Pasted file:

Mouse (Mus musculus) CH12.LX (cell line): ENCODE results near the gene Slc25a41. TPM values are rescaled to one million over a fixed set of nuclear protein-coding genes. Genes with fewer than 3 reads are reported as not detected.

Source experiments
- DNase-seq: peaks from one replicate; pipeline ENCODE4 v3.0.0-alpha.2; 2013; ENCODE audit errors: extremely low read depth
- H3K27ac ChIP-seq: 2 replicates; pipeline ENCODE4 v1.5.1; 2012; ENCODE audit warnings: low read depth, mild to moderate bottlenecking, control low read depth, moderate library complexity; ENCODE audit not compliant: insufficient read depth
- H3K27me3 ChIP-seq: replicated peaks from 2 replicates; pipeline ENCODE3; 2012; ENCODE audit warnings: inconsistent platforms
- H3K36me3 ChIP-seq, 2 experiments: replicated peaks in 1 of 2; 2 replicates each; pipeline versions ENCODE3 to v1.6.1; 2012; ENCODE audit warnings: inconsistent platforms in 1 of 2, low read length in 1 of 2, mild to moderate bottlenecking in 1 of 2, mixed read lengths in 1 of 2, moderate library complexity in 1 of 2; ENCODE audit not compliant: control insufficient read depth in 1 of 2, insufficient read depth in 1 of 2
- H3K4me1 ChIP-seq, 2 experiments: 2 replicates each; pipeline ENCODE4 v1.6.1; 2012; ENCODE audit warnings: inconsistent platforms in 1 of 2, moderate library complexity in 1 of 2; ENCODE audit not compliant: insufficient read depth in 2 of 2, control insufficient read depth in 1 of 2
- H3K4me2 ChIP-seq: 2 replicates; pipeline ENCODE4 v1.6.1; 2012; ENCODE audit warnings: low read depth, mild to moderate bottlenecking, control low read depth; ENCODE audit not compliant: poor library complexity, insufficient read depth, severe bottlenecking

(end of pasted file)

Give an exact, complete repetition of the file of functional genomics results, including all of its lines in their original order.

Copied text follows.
Mouse (Mus musculus) CH12.LX (cell line): ENCODE results near the gene Slc25a41. TPM values are rescaled to one million over a fixed set of nuclear protein-coding genes. Genes with fewer than 3 reads are reported as not detected.

Source experiments
- DNase-seq: peaks from one replicate; pipeline ENCODE4 v3.0.0-alpha.2; 2013; ENCODE audit errors: extremely low read depth
- H3K27ac ChIP-seq: 2 replicates; pipeline ENCODE4 v1.5.1; 2012; ENCODE audit warnings: low read depth, mild to moderate bottlenecking, control low read depth, moderate library complexity; ENCODE audit not compliant: insufficient read depth
- H3K27me3 ChIP-seq: replicated peaks from 2 replicates; pipeline ENCODE3; 2012; ENCODE audit warnings: inconsistent platforms
- H3K36me3 ChIP-seq, 2 experiments: replicated peaks in 1 of 2; 2 replicates each; pipeline versions ENCODE3 to v1.6.1; 2012; ENCODE audit warnings: inconsistent platforms in 1 of 2, low read length in 1 of 2, mild to moderate bottlenecking in 1 of 2, mixed read lengths in 1 of 2, moderate library complexity in 1 of 2; ENCODE audit not compliant: control insufficient read depth in 1 of 2, insufficient read depth in 1 of 2
- H3K4me1 ChIP-seq, 2 experiments: 2 replicates each; pipeline ENCODE4 v1.6.1; 2012; ENCODE audit warnings: inconsistent platforms in 1 of 2, moderate library complexity in 1 of 2; ENCODE audit not compliant: insufficient read depth in 2 of 2, control insufficient read depth in 1 of 2
- H3K4me2 ChIP-seq: 2 replicates; pipeline ENCODE4 v1.6.1; 2012; ENCODE audit warnings: low read depth, mild to moderate bottlenecking, control low read depth; ENCODE audit not compliant: poor library complexity, insufficient read depth, severe bottlenecking